After yesterday's Public Policy Polling survey finding that the special election to fill Ted Kennedy's Senate seat was a toss-up, a Boston Globe poll released today finds Democrat Martha Coakley beating Republican Scott Brown by a 15-point margin.
Polling a special election is difficult, of course, because it's hard to predict the composition of the electorate. In the PPP survey, 44 percent of those polled were Democrats and 39 percent were independents, while the Globe had Democrats outnumbering independents by a nearly 4-to-1 margin, or 56 percent to 15 percent. But the fact that PPP detected more voter apathy among Democrats accounted for only part of the discrepancy.
Even if you put asside the weighting of the electorate, the polls have drastically different results. In the PPP poll, Brown crushed Coakley among independents, by a whopping 63 percent to 31 percent margin. By contrast, in the Globe poll, Coakley actually has a slight edge with independents, with 41 percent support compared to Brown's 40 percent.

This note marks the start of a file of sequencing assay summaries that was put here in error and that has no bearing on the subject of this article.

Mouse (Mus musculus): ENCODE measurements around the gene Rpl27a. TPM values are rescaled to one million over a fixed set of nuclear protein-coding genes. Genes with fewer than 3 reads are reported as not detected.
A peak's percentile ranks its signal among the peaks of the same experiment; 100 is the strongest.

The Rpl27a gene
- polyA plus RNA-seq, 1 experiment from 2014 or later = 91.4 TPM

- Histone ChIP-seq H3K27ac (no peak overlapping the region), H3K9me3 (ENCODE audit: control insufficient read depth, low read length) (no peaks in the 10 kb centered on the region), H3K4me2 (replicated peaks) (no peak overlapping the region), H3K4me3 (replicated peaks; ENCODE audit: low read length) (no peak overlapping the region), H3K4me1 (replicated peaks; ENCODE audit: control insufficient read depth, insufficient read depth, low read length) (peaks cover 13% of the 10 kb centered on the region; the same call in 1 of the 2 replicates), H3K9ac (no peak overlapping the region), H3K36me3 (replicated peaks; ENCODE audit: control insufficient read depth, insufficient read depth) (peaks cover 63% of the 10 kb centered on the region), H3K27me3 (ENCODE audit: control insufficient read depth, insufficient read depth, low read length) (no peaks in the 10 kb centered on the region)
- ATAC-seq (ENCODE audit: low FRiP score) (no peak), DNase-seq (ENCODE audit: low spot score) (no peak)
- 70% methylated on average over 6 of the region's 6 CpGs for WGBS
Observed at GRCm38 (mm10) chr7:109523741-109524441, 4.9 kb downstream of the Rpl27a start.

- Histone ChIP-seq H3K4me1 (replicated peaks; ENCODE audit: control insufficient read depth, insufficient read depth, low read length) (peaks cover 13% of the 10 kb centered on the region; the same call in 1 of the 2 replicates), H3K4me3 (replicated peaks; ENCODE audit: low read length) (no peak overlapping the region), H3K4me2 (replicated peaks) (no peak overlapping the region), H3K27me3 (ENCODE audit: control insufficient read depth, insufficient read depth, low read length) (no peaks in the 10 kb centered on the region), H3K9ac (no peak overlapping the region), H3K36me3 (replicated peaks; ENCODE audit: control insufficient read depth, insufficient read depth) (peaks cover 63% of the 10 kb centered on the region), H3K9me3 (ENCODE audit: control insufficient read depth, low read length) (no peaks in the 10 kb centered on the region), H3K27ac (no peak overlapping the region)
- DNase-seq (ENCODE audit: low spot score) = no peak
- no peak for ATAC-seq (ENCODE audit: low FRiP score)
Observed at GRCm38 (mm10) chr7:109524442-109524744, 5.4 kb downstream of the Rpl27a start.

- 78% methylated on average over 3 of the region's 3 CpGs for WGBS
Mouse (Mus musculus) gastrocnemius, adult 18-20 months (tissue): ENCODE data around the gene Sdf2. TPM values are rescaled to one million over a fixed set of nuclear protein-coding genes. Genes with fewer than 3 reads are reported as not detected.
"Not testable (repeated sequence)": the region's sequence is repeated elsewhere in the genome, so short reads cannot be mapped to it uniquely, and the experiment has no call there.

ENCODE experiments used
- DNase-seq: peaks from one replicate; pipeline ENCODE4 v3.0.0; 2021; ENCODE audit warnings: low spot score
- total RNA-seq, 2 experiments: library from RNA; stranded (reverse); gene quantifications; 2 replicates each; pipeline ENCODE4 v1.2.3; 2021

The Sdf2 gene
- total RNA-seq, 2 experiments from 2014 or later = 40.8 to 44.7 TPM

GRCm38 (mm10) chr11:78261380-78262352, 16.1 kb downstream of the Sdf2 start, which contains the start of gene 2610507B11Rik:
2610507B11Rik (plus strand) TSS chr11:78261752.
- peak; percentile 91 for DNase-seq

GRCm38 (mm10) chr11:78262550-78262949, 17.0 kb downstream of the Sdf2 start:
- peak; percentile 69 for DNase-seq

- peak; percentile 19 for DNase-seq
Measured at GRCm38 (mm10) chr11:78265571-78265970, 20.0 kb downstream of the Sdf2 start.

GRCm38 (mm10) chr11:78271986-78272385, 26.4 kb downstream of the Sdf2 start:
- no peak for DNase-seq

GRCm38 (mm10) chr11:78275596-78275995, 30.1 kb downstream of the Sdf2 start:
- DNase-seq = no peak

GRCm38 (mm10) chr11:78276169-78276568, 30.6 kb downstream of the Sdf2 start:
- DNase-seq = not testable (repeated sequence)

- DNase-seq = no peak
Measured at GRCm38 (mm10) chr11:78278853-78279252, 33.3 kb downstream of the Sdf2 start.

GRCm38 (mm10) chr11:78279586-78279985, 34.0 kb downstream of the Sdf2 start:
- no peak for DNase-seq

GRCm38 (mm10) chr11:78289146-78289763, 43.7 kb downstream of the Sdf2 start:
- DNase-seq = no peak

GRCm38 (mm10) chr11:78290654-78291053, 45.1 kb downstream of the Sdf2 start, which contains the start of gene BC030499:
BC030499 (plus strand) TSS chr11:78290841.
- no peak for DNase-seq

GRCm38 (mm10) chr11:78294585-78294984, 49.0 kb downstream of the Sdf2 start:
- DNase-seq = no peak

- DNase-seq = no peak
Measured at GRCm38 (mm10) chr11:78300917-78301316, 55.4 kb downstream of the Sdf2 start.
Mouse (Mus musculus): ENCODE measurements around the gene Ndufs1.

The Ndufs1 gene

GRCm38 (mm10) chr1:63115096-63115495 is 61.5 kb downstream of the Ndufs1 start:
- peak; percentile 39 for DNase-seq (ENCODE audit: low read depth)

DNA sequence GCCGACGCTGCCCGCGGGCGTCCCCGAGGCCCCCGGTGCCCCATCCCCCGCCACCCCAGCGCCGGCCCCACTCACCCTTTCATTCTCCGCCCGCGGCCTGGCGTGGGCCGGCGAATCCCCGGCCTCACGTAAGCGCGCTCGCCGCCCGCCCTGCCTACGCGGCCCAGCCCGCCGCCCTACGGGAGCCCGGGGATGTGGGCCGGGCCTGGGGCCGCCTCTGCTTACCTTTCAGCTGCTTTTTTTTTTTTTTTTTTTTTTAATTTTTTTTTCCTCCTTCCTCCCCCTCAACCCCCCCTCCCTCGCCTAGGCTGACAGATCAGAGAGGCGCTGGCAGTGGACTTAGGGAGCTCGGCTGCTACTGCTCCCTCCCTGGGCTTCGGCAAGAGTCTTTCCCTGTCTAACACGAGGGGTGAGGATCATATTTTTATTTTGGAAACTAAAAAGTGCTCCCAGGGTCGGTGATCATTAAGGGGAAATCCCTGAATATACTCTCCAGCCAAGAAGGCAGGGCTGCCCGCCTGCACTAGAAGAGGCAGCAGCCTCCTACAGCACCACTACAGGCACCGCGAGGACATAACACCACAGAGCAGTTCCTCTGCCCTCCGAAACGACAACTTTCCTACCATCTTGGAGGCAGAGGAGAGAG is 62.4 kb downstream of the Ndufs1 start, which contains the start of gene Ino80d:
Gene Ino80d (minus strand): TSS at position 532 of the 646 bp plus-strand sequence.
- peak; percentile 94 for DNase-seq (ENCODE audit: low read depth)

Some have noted that the Globe poll was taken from Jan. 2-6th, while PPP was in the field from Jan. 7th-9th, but the timing was so close that it couldn't really explain the dramatic change. It's also worth keeping in mind that PPP is the firm that gave conservative challenger Doug Hoffman a huge lead in New York's 23rd Congressional race that was ultimately won by Democrat Bill Owens.
My personal take is that I simply cannot imagine Massachusetts voters electing a Republican to fill Ted Kennedy's Senate seat so that he can become a vote against the health care bill. I think the PPP poll was enough to scare Democrats into doing what they need to in the week leading up to the Jan. 19 election to make sure their voters turn out. But it will be interesting to see how independents do vote, because that will be an indication of what we may expect in other states and districts that aren't as deep blue as Massachusetts.
UPDATE: Giving it some more thought and looking at the numbers a bit more, it turns out the Globe only polled 81 independents, while PPP polled about 290. Such a difference in sample size could explain the wide difference in results among independents, and perhaps lend more credence to the PPP numbers among this group. If I were a betting man, my guess would be that indendents are probably more pro-Brown than the Globe poll suggests, but that the electorate will end up being more Democratic than what's reflected in the PPP survey.
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